NICHOLAS°, name of five popes.
(Giovanni Gaetano Orsini), pope 1277–80. During his brief reign Nicholas displayed a considerable zeal for the conversion of the Jews. His bull Vineam sorce encouraged conversion through "sermons and other means." Copies of the document were sent (1278–79) to the *Franciscans and provincial priors of the *Dominicans in various provinces. Concurrently, however, he renewed the decisions of his predecessors forbidding the forcible baptism of Jews and protecting them from attacks by Christians. Nevertheless, several *Church councils and synods legislated against the free intercourse of Jews and Christians. It is not clear whether it was the supposed hostility of Nicholas or his mildness toward the Jews which prompted Abraham b. Samuel *Abulafia to announce his intention of visiting the pope to demand the
(Girolamo Masci), pope 1288–92. Like many medieval popes, Nicholas IV displayed a mixed attitude toward the Jews. On the one hand, he issued various instructions (1288) to the inquisitors to proceed against *Conversos and he renewed earlier legislation concerning the Jews in Portugal, compelling them to wear a *badge. On the other hand, he specifically protected the Jews of Rome from being molested by Christians (January 1291). He wrote to Emperor *Rudolph (Aug. 29, 1288) requesting the release of *Meir b. Baruch of Rothenburg from prison. There is a belief that he enlisted the services of the Jewish physician and scholar Isaac b. Mordecai Maestro Gaio, who also attended Boniface VIII and who was the first of the Italian Jewish papal physicians.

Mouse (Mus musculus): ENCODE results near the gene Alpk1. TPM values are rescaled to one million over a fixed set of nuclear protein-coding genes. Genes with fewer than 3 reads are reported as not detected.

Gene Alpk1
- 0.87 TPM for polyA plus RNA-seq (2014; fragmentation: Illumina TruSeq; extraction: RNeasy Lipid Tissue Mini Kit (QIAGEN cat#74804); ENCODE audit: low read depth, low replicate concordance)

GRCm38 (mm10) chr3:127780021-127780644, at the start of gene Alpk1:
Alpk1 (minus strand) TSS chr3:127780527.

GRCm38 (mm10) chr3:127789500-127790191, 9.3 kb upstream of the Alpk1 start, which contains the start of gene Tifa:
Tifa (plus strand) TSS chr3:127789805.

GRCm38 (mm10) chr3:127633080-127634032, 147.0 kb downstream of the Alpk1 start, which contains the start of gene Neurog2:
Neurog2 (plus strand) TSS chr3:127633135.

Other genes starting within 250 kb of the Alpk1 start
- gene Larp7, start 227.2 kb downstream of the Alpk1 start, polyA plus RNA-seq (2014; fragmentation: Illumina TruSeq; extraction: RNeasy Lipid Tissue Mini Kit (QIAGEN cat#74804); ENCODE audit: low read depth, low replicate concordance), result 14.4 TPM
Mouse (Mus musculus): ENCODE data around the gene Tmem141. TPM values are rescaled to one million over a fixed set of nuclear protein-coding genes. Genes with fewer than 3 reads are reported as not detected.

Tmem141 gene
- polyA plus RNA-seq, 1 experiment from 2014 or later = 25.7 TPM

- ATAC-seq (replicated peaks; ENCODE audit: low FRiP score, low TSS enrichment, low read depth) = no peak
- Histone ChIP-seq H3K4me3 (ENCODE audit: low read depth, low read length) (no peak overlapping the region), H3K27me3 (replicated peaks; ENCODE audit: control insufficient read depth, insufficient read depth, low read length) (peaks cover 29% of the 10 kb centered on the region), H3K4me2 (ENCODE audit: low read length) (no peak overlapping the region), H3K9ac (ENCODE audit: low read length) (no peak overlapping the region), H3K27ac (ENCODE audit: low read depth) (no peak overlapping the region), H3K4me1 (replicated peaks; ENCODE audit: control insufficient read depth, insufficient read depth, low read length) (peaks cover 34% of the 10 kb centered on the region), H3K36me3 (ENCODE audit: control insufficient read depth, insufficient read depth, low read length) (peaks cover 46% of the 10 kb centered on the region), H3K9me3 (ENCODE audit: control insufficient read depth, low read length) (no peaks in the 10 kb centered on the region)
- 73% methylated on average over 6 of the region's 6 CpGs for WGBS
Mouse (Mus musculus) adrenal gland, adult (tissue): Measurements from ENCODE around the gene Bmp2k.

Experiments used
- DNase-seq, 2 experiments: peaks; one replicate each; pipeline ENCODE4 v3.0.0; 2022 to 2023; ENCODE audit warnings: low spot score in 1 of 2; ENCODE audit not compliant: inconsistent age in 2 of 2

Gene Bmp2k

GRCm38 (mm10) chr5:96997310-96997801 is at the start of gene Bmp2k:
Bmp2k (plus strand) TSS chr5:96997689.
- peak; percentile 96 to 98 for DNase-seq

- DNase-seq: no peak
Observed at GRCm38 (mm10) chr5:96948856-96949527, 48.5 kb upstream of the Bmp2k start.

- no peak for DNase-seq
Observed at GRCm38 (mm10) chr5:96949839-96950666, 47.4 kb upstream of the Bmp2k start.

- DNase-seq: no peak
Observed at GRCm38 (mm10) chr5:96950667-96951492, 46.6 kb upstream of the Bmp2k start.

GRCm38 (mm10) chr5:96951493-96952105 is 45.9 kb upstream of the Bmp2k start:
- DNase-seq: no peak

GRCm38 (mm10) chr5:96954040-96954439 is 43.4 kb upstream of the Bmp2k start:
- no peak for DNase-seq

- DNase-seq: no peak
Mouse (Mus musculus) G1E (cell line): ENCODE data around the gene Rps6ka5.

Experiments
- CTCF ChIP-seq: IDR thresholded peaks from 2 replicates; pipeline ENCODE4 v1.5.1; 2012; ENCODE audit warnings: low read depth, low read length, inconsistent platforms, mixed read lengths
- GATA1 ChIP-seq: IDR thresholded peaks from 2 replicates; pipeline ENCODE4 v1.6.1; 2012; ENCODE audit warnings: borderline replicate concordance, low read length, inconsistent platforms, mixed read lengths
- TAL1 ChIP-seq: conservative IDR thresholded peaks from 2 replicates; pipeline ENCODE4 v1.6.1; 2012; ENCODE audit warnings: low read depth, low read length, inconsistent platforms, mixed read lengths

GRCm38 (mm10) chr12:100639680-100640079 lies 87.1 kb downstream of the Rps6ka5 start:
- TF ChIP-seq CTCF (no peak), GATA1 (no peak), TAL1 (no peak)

(Tommaso Parentucelli), pope 1447–55. The attitude toward the Jews of this otherwise enlightened pontiff might be characterized as cruelty tempered by a certain moderation. Soon after his election, under the malign influence of John of *Capistrano, he revived the persecutory legislation of his predecessor, *Eugenius IV. Originally framed for Castile and Leon, this legislation was applied en bloc to Italy. Several subsequent edicts, based generally on those of Eugenius, imposed very severe restrictions on Jewish life. Nevertheless, while urging strong measures against Crypto-Jews, Nicholas insisted on the complete equality of New and Old Christians. After a protest by Emperor Frederick III, Nicholas reversed anti-Jewish legislation adopted by various German synods, and he also granted Borso, duke of *Ferrara, complete freedom to allow Jews to reside in his states and operate banks (1451).
E.A. Synan, Popes and Jews in the Middle Ages (1965), 119ff., 122f., 138f.; I. Loeb, in: REJ, 1 (1880), 115ff.; U. Robert, ibid., 3 (1881), 219f.; 4 (1882), 94f.; D. Kaufmann, ibid., 20 (1890), 35f., 48ff.; S. Grayzel, The Church and the Jews in the XIIIth Century (1966), index.